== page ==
Read the Article
 
Lee Lovell, PS 
Test Yourself 41: Integers, Integers, and Integers
ABF is a 5:12:13 triangle, ACF is a 48:55:73 triangle, ADF is a 3:4:5 triangle, and AEF is a 7:24:25 triangle, all with integer sides and inscribed in a semi-circle. What are the lengths of BC, CD, and DE? ....
Read the Article
Wendy Lathrop, PS, CFM 
Vantage Point: Sunset or Sunrise?
While we often think of legislated government programs as static, they do change over time. Such evolution and opportunity for transformation are part of the dialogue in reauthorizing these programs. Every so many years there is a sunset on each government program, and this September is the ....
Read the Article
 

deliciousrssnewsletterlinkedinfacebooktwitter

Amerisurv Exclusive Online-only Article ticker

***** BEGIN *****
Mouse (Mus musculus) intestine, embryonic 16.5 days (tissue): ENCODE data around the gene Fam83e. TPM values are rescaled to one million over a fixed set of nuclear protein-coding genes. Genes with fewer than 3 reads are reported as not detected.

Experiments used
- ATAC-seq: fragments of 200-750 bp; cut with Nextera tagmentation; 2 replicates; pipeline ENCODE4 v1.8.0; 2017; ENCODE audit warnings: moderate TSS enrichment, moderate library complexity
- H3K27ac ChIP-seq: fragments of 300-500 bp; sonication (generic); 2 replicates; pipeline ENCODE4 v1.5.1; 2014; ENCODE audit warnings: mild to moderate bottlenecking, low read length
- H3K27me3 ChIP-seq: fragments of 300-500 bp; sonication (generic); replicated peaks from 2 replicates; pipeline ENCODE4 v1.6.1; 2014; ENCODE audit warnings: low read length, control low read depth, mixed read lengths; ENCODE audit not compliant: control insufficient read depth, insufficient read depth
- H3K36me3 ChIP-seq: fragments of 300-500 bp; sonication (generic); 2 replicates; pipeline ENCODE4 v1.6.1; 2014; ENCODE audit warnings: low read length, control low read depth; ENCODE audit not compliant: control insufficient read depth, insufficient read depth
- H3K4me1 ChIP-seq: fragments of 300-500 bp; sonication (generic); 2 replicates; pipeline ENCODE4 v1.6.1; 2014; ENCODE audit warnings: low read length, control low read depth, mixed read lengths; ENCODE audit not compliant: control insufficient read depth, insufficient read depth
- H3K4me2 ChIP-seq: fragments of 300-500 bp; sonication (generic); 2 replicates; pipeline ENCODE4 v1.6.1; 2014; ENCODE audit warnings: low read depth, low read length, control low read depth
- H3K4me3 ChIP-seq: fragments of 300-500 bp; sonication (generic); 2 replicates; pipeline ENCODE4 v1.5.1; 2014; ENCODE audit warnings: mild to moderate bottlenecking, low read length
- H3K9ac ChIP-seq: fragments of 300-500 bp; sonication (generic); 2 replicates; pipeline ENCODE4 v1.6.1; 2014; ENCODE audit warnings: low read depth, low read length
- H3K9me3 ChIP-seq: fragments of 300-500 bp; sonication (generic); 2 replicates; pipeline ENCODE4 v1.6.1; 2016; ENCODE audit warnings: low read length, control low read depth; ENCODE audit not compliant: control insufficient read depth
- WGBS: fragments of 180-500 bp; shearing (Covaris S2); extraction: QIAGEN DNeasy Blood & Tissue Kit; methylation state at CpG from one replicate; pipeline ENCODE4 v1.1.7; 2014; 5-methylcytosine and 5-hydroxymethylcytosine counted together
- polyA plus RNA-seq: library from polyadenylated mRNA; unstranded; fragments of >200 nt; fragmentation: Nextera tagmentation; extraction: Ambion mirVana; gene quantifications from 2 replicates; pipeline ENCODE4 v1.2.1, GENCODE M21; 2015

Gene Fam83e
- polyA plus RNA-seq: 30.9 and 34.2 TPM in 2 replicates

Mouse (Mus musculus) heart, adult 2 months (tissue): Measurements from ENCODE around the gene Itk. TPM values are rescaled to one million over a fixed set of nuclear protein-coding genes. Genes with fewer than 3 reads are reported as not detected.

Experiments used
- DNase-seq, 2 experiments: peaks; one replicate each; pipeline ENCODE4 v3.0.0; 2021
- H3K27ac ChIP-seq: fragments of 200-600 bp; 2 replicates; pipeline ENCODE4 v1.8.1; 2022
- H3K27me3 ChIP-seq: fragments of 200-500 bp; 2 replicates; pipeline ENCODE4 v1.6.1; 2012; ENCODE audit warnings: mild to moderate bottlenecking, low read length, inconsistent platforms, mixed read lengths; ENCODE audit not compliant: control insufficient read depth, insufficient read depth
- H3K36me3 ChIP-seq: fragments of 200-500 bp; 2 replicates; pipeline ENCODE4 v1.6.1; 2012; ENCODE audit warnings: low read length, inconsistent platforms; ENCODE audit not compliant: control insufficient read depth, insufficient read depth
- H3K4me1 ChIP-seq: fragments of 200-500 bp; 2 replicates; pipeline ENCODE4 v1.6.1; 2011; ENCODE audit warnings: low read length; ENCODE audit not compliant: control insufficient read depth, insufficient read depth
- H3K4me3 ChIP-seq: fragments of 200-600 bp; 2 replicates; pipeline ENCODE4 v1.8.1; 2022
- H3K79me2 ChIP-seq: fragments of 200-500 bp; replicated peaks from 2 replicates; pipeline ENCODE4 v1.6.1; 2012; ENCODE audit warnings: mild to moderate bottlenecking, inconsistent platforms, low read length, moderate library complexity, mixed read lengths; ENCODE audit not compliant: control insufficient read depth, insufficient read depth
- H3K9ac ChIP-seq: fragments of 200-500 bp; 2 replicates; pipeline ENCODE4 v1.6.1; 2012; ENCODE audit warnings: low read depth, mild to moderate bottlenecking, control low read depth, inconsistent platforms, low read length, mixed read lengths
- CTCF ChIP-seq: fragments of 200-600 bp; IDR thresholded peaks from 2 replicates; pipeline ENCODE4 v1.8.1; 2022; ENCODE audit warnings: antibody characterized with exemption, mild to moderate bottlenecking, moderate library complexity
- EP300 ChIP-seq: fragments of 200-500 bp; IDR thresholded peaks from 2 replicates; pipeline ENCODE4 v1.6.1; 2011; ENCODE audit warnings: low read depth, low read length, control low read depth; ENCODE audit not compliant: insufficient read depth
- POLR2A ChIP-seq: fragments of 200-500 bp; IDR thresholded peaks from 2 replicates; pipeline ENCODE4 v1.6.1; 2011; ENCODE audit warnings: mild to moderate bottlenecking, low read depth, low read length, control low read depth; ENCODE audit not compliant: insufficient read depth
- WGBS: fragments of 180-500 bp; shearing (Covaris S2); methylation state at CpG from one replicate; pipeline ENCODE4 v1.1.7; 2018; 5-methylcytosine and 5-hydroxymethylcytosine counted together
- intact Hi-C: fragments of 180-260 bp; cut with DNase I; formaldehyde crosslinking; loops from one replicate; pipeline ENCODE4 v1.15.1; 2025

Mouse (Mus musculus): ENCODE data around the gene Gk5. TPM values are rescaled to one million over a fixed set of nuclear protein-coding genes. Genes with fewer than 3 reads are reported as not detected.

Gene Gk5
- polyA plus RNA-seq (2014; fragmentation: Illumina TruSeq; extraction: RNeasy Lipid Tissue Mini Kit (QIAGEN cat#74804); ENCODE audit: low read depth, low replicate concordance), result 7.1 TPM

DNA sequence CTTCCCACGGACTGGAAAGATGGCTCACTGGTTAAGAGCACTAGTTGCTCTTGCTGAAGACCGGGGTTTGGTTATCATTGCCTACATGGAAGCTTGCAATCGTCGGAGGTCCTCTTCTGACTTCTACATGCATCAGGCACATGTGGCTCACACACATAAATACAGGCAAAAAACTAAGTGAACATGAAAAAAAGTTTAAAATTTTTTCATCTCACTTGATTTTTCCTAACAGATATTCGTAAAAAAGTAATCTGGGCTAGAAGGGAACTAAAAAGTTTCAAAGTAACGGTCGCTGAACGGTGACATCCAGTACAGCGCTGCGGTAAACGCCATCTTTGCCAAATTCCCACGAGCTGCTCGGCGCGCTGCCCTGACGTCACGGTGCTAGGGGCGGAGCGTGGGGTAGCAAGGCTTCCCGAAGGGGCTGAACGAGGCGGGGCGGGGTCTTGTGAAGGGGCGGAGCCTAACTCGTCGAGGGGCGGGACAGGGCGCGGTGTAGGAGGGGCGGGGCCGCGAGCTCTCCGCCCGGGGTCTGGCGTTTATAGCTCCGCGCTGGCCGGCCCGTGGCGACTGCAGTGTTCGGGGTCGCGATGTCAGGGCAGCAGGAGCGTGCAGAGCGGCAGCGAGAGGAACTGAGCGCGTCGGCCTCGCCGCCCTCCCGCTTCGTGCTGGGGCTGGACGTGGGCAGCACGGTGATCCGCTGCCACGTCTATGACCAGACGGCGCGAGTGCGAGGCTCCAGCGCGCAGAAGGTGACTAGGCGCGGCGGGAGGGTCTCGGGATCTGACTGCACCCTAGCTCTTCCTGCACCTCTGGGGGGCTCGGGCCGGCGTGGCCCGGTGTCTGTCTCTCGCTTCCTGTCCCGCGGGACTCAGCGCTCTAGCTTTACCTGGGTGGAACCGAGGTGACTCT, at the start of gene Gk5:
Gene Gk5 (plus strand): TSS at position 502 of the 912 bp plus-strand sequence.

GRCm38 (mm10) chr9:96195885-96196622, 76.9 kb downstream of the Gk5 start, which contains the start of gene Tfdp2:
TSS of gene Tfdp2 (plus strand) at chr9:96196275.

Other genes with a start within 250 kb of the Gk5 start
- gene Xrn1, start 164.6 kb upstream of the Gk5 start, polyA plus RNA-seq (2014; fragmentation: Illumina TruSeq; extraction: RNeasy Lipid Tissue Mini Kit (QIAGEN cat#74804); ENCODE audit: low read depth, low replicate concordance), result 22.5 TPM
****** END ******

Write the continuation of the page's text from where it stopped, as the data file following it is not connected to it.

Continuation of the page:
Featured Amerisurv Events
List Your Event Here
please
contact Amerisurv


Google
 
AMERISURV TOP NEWS

Spectra Precision
SP90m Receiver

GOT NEWS? Send To
press [at] amerisurv.com
Online Internet Content

Sponsor


News Feeds

 
Subscribe to Amerisurv news & updates via RSS or get our Feedburn
xml feed

Need Help? See this RSS Tutorial

Historic Maps
Careers

post a job
Reach our audience of Professional land surveyors and Geo-Technology professionals with your GeoJobs career ad. Feel free to contact us if you need additional information.

 

Social Bookmarks

Amerisurv on Facebook 

Amerisurv LinkedIn Group 

Amerisurv Flickr Photos 

Amerisurv videos on YouTube 

twitter

 




The American Surveyor © All rights reserved / Privacy Statement
Spatial Media LLC
905 W 7th St #331
Frederick MD 21701
301-620-0784
301-695-1538 - fax